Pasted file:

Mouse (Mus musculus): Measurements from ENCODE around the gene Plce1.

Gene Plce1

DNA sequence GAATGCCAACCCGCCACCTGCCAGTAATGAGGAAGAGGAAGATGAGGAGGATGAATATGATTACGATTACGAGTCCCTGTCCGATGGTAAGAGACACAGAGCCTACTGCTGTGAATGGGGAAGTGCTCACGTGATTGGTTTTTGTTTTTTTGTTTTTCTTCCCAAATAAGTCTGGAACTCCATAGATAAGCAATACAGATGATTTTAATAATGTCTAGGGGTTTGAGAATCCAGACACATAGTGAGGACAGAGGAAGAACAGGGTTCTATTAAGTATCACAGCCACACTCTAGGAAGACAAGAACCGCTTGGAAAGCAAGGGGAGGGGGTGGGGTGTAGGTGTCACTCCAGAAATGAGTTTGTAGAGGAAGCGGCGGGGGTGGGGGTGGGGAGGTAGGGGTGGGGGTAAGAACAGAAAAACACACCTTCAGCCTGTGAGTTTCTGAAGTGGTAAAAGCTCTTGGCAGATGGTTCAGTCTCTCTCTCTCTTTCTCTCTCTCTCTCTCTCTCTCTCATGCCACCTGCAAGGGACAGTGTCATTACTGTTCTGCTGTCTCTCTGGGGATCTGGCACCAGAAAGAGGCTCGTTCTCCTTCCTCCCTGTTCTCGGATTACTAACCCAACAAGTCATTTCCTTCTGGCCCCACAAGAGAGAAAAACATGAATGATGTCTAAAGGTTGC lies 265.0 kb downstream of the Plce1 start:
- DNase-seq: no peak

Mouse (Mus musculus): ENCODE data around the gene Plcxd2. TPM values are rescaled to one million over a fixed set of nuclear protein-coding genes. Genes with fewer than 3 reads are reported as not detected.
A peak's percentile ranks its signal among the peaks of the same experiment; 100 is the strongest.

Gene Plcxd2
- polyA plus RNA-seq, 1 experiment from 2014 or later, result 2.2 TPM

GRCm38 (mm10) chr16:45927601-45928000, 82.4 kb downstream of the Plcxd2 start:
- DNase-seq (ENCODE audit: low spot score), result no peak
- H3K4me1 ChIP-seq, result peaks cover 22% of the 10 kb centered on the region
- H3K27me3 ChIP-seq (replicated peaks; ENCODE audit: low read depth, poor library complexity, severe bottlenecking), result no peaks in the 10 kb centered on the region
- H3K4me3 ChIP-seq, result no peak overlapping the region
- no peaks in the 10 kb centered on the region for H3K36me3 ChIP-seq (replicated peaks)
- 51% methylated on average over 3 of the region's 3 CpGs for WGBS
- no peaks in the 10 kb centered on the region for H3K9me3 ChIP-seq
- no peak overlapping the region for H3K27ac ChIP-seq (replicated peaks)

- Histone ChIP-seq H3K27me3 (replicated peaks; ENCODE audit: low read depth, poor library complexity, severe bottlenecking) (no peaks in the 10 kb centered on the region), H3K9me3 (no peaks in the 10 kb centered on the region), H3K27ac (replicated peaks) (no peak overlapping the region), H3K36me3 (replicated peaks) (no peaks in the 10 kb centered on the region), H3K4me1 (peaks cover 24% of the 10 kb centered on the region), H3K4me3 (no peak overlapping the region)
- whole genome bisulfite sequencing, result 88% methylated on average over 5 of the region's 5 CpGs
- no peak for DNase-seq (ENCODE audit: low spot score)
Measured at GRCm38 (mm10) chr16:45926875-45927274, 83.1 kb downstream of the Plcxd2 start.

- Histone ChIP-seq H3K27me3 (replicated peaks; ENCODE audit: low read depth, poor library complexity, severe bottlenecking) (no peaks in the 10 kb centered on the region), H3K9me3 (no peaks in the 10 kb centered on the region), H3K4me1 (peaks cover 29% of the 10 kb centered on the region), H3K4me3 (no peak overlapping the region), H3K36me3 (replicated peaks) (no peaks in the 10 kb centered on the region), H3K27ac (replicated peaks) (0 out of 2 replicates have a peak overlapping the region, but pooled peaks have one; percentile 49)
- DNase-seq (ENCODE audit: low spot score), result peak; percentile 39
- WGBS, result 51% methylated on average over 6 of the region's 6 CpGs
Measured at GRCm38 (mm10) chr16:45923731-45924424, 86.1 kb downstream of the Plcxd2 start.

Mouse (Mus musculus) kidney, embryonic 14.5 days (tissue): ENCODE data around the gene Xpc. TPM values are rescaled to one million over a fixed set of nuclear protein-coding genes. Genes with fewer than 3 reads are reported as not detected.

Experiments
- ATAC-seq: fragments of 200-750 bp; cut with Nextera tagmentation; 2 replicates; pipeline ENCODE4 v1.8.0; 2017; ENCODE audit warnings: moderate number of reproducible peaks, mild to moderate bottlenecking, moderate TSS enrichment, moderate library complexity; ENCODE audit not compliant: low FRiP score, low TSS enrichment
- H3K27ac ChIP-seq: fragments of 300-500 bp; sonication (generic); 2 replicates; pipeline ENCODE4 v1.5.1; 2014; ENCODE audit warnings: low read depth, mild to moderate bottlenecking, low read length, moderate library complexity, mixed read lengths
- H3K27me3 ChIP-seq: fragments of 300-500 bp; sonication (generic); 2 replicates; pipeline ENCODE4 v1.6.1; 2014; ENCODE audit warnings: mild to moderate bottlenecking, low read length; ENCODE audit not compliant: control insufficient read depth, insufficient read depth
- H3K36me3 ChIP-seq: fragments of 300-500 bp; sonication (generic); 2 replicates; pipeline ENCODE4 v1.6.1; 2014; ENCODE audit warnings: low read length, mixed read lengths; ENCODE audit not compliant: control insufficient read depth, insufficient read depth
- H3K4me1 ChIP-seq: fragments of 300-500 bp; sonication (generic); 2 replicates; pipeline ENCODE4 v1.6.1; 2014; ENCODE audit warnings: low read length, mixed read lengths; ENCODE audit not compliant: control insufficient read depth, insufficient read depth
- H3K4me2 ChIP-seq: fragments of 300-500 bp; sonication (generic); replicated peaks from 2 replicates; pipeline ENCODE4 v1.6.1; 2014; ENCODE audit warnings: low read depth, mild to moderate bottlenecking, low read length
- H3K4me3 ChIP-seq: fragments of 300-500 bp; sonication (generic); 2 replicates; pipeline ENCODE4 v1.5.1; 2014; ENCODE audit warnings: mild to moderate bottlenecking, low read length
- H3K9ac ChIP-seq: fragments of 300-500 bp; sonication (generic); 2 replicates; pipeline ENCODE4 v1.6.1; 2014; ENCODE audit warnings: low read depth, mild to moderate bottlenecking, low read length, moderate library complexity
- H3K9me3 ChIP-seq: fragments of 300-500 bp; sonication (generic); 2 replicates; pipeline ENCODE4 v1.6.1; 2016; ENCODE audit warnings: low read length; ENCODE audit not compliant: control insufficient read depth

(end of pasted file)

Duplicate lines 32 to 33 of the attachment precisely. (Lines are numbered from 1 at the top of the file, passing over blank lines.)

- H3K4me1 ChIP-seq: fragments of 300-500 bp; sonication (generic); 2 replicates; pipeline ENCODE4 v1.6.1; 2014; ENCODE audit warnings: low read length, mixed read lengths; ENCODE audit not compliant: control insufficient read depth, insufficient read depth
- H3K4me2 ChIP-seq: fragments of 300-500 bp; sonication (generic); replicated peaks from 2 replicates; pipeline ENCODE4 v1.6.1; 2014; ENCODE audit warnings: low read depth, mild to moderate bottlenecking, low read length